Moon Dances – Jann Esterhuizen Company

This was an elegant start to the evening, with poise and delicacy at its core. The piece started slowly, with the contemporary soundtrack drawing the audience into the performance even as the lights were still up, and gradually bringing us into the world on stage as the room darkened.
The choreography was based on very classical shapes and forms, with a lot of use of the diagonal lines of the stage, and many moments being recognisably ‘balletic’, but it pushed gently at the boundaries of traditional ballet, moving out of the confines of these lines and using the body in more organic ways.
The dancers each seemed to be mostly self-contained – there wasn’t a great deal of interaction between them; rather they all seemed to be in their own separate worlds of movement.
The piece as a whole didn’t take huge risks; there was still a lot of familiar ground in the soundtrack of piano and strings (particularly with sections of Bach’s solo cello suites), and the roots of ballet in the choreography. But the fact that it was clean and not particularly gritty didn’t detract – it was a balanced and beautiful performance in all areas: choreography, performance and soundtrack.

EVA – Joe Lott Dance

In contrast to the previous piece, this had a strong sense of narrative, with spoken word as a prominent part of the performance. At the start this took the form of a performer on stage who spoke to the audience, and later on there were extracts of speech from NASA space missions as part of the soundtrack.
This provided a great sense of direction and clarity to the piece, and there were moments of perfect balance where the choreography directly matched the narration’s content. Initially this took the form of small movements which ‘acted out’ the things being narrated (for example particular actions like sowing seeds). Later on it was even more striking, as two dancers moved in unison on the floor, slowly oscillating and remoulding the shapes of their bodies as the soundtrack described movement in space. There was a real quality of weightlessness and floating – it was easy to imagine that the dancers were outside the Earth’s gravity.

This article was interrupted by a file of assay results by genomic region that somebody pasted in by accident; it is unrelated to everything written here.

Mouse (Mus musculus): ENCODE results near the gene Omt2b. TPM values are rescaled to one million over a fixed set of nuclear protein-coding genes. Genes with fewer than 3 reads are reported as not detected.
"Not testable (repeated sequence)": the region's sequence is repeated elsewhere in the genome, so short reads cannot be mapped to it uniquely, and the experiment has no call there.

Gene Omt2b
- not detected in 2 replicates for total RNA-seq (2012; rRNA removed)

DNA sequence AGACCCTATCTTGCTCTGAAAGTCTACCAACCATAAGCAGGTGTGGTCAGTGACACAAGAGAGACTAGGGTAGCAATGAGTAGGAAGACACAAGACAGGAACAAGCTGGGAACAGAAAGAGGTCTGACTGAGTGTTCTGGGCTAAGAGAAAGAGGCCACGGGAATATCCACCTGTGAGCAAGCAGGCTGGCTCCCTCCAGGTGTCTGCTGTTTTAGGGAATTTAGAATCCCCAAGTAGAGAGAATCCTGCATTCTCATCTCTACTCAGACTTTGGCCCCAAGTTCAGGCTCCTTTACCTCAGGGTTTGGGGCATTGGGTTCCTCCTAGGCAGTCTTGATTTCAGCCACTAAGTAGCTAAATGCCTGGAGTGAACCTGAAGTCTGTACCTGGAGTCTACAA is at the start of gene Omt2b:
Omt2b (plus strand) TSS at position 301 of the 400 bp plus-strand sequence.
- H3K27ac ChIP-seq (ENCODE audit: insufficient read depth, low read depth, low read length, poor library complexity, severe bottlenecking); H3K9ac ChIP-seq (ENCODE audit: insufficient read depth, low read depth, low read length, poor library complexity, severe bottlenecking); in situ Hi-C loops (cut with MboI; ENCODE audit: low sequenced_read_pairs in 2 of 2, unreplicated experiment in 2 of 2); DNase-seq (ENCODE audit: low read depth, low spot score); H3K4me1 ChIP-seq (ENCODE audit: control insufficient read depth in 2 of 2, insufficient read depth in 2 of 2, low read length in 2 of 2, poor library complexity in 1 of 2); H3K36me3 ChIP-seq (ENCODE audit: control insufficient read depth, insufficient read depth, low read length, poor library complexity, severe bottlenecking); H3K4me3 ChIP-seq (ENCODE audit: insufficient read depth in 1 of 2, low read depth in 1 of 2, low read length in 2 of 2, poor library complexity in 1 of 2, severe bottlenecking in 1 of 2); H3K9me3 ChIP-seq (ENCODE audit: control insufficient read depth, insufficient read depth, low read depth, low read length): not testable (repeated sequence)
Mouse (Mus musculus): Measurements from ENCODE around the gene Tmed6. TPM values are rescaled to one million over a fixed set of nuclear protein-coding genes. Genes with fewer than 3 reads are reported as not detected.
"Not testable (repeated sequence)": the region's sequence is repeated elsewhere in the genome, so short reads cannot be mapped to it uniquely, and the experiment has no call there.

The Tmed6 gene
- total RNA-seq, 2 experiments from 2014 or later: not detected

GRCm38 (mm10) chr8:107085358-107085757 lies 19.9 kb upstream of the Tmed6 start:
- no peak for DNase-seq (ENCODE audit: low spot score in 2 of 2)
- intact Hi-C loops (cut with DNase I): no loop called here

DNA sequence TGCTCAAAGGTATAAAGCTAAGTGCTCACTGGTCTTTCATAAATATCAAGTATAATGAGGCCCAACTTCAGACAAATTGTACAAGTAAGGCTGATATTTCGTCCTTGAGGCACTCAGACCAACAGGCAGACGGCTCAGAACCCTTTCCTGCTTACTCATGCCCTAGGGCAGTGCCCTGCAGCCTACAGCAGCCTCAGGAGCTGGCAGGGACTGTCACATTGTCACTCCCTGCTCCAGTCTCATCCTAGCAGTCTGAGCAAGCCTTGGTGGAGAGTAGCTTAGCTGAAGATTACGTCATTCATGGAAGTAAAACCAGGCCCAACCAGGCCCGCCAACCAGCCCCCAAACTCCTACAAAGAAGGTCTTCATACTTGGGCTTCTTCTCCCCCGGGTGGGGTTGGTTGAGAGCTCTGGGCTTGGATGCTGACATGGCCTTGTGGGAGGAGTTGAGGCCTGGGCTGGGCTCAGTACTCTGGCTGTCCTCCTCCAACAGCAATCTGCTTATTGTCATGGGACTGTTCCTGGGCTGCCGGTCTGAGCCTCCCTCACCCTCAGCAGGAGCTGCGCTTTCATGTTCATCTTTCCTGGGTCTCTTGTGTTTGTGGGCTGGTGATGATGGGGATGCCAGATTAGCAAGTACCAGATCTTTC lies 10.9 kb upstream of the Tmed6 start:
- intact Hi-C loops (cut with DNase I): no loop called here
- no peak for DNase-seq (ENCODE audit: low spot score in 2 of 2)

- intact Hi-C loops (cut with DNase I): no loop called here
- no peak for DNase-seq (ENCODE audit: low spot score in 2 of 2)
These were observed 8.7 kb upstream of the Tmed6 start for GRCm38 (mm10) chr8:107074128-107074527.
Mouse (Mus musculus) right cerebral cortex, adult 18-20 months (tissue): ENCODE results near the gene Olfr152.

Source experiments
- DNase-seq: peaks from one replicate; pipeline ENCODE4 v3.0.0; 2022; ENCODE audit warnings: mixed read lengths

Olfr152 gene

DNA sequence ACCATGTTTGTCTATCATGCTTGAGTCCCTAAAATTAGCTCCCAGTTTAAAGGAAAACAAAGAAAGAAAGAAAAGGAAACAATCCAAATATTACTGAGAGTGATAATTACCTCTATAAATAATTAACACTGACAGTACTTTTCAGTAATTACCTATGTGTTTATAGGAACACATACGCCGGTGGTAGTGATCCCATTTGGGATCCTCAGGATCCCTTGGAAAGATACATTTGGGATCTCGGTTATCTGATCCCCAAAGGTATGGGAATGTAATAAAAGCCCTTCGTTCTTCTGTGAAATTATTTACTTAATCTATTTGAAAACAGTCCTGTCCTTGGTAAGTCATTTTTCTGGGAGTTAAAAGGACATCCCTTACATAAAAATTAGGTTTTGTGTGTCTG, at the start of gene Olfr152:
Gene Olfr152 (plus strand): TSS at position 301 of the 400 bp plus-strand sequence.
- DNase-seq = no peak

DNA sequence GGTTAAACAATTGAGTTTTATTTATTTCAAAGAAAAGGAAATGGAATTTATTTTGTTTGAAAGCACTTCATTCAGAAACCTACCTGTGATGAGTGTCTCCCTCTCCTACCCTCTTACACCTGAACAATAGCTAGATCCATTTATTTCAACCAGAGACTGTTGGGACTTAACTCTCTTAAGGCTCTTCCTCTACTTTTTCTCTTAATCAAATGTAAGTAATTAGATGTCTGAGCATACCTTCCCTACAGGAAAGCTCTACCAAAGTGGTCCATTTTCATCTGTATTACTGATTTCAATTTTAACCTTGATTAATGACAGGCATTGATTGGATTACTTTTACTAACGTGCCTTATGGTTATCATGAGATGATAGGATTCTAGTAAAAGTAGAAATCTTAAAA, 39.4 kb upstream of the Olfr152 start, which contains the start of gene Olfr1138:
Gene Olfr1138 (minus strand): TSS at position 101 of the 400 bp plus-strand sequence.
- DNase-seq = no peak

I did find it easier to take in the narration from a soundtrack than the spoken delivery on stage – perhaps because this broke away from the traditional silence of dance performers. But it was certainly an absorbing performance with some real innovation of choreography.

Still Touch – Richard Chappell Dance

This was an exceptionally strong finish to the evening, with innovation and talent on show right from the first moment. The subject matter encompassed the nature of human touch and connection, and this was explored through four ‘characters’ – three dancers and a sculpted figure. This inert figure could so easily have been used in a gimmicky way, but on the contrary it was done in a way both empathetic and unabashed. The work didn’t shy away from the raw loneliness of the lack of connection to others, or the tenderness and joy of human interaction, but also showed many tones between these two extremes, connecting all three dancers and the sculpture rather than keeping them apart in separate pairs.

The soundtrack, too, was inventive and layered, and matched the emotive drive of the piece – at some points dramatic and dark, and at others almost completely still.
The choreography felt inherently organic, each movement flowing from the last, feeling almost improvised, and yet inventive and very much outside the boundaries of ‘classical’ dance. There was also no sense of gender difference between the male and female dancers. Rather than feeling one was watching a performance, it was more like looking in on an intimate world, at times troubled but ultimately beautiful.

Jess Ryan-Phillips

17th March 2019

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Richard Chappell Dance presents the company’s compelling first full length work, At the end we begin. Using T.S. Eliot’s classic series Four Quartets as a point of departure, each poem is represented through four arresting and emotionally-fuelled quartets of dance.

At the end we begin inhabits the derelict, sensitive and powerful landscape of Eliot’s poetry and questions how time’s circular nature affects our understanding of ourselves. The work takes four young individuals from a place of being lost to a state of empowerment and acceptance where they have found their own voice by journeying through Eliot’s text. Whilst combining Chappell’s own distinguishable blend of classical ballet, martial arts, improvisation and contact work with three other highly-skilled performers, At the end we begin dives into each performer’s unique and diverse skills with a rich palette of qualities.